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Evansville
Saturday, February 4, 2023

Don’t Spare the Rod

At age 8 — five years after Tom Ashby took his first fishing trip with his father, Jack — he was a passenger on a floatplane bound for Rowan Lake in Canada. As the plane landed on the lake, he found himself mesmerized by his surroundings: the pristine wilderness and cerulean blue waters that he would soon discover were filled with trout, northern pike, largemouth bass, walleyes, and 50-inch muskies. That adventure, says Ashby, is “when I knew I was really hooked on fishing.”

Nearly five decades later, Ashby transformed his lifelong hobby into a living, opening a “superstore” designed to lure anglers seriously hooked on the sport. The retired corporate executive became a licensed dealer for G. Loomis, a high-end manufacturer of fishing equipment with a loyal following.

“G. Loomis is to fishing rods what Harley Davidson is to motorcycles,” says Ashby. “The same mystique, following, and loyalty Harley Davidson has with riders, Loomis has with fishermen.”

A visit to Ashby’s store, the American Legacy Fishing Company on Congress Avenue (southwest of Eastland Mall) reveals the location is an angler’s paradise, filled with every G. Loomis rod and accessory and adorned with antique fishing-related prints and a conversation pit perfect for telling fish stories. Behind the conversation pit are rows of G. Loomis rods, made from an aerospace graphite sheet cut like a sliver of pie, making G. Loomis rods lightweight, sensitive, and strong.

The fishing-rod designs come from Steve Rajeff, who was recently described as “the world’s greatest caster” by the San Francisco Chronicle shortly after his 2009 induction into the California Outdoors Hall of Fame. With four decades at competitive casting, Rajeff’s won 33 national and 14 world all-around championships. His experiences fishing around the world — from Russia to the Bahamas to South Africa — helped him, as the head of engineering at G. Loomis, design more than 2,500 rod models for a variety of disciplines, from fly fishing to deep-sea fishing.

These models aren’t cheap, priced between $240 and $1,000, but the price reflects G. Loomis’ focus on the dedicated fisherman, says Steve Grutbo, a national sales manager at G. Loomis’ headquarters in the state of Washington. These are fishermen who are spending money, too, even in a tight economy. According to the National Shooting Sports Foundation, the estimated 30 million U.S. anglers spend $5.3 billion a year on equipment in order to take to the water an average of 17 days a year — four days longer than the average American’s vacation.

Those kinds of numbers led Ashby to launch the American Legacy Fishing Company in August of 2007, after he’d contacted Grutbo to pitch this idea: He wanted to open an Evansville-based superstore with a strong online presence that, as Ashby says, “would have every single Loomis item made.” All 1,100 items. “I didn’t care if it’s a child’s extra-small T-shirt or the most obscure rod blank,” says Ashby.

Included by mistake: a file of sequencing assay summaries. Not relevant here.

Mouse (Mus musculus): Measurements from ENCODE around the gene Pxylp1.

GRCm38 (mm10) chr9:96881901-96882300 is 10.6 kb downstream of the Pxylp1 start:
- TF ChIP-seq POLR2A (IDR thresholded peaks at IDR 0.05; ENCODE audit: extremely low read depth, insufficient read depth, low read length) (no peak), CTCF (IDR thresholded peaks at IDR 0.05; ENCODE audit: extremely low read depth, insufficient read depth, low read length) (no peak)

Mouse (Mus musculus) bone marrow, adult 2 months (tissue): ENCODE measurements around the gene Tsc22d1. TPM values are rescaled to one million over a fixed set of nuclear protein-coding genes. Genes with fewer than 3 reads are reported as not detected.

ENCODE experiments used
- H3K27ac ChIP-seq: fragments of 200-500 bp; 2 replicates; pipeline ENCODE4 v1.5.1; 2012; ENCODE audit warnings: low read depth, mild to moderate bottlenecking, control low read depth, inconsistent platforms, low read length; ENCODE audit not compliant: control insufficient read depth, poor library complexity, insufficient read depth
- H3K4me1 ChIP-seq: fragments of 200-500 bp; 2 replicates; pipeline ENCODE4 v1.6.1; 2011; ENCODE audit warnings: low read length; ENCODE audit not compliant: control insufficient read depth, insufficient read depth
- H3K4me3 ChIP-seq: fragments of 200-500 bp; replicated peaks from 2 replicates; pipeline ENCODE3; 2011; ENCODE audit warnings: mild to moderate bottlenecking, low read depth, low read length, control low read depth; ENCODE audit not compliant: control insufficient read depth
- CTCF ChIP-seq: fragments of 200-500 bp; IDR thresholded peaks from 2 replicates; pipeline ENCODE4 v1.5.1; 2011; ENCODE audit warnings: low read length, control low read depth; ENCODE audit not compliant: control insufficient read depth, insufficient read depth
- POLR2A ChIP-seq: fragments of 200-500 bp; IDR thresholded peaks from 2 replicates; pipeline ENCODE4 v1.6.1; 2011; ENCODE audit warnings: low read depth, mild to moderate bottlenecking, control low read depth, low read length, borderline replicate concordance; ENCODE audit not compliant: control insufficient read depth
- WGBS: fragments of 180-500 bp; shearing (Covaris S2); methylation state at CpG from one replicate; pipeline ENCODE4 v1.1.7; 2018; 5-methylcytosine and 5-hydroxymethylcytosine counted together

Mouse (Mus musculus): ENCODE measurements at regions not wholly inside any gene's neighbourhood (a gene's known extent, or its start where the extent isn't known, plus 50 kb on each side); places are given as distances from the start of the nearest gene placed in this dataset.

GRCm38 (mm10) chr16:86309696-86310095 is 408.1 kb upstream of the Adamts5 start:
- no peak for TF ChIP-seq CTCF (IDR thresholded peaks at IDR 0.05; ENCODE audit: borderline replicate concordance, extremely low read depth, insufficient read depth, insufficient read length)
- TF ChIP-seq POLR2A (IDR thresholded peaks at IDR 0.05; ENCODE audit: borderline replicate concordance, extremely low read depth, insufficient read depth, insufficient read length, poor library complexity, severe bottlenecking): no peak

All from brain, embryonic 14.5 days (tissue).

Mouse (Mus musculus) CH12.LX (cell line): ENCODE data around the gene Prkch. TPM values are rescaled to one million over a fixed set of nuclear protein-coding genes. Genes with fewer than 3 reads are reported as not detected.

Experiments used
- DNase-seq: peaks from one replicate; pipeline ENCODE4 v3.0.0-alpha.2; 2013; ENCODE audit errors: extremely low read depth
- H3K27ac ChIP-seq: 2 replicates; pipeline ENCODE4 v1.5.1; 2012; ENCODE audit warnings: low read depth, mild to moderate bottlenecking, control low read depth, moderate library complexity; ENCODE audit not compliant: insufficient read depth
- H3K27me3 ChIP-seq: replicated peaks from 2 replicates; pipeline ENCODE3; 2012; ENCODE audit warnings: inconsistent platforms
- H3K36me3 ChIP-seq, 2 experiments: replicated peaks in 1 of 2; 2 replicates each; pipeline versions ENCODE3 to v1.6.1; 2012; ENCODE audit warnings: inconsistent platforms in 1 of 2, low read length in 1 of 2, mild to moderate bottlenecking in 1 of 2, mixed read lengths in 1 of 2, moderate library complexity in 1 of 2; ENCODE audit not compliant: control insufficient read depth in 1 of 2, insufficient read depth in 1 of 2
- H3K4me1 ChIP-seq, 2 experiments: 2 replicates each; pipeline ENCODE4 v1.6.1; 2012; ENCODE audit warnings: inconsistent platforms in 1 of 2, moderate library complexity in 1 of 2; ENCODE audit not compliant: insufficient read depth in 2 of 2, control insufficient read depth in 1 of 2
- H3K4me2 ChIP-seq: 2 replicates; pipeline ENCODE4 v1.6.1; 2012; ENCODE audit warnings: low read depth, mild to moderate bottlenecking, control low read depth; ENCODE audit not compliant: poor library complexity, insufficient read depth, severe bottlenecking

The superstore, dedicated completely to G. Loomis products, was a new concept for the company, and Grutbo was initially skeptical. But Tom Ashby’s ability to deliver on his concept and the store’s success so far has made Grutbo a believer. “I have a lot of customers who talk big but don’t always come through,” says Grutbo. “I always like to give them the benefit of the doubt. Tom’s the reason why.”

Ashby is focusing on a worldwide customer base with the promise of fast turnaround on an order placed through the company’s Web site, www.gloomis.us. “Right now, the concept we wanted to explore primarily is to supply G. Loomis to fishermen worldwide from a central location with reliable delivery,” says Ashby. “The key (to our success) has been the Internet and the global community.”

“I still remember the first customer from Australia bought a shaving bag,” says Dixie Ashby, Tom’s wife of 43 years who helped him launch the store. “He called back later and bought a rod.” He was the first of many international customers from Australia, the United Kingdom, Scandinavian countries, Mexico, and elsewhere.

The Ashbys have invested as much care in their Evansville store, where photographs of happy customers clutching their prize catches hang inside American Legacy’s 3,000-square-foot showroom, made appealing by the conversation pit furnished with leather couches, an espresso machine, and a small flat-screen TV. Staffing the superstore are Ashby’s five employees who offer their expertise to patrons. Employees Paul Claspell and Adam Daywalt are competitive tournament fishermen, and Daywalt builds and repairs fishing rods. The store feels like a homage to an old-fashioned tackle shop, only more upscale, says Grutbo: “It’s like a classy cigar shop.”

In the first year in operation, American Legacy Fishing had $1.5 million in revenues, and an optimistic Ashby predicts he’ll eclipse $2 million in 2009. That makes his store the biggest single-shop location for G. Loomis products and one of the top 20 dealers in the country. The rest of the fishing-rod industry — even outside of G. Loomis — has taken notice of his successful business model. “He’s on everyone’s radar,” Grutbo says.

While Ashby runs American Legacy Fishing like the longtime businessman he is, the success seems just as exciting as his boyhood fishing trips to Canada. “I didn’t think I’d work seven days a week when I was 61 years old,” he says with a smile. “It’s fun.”

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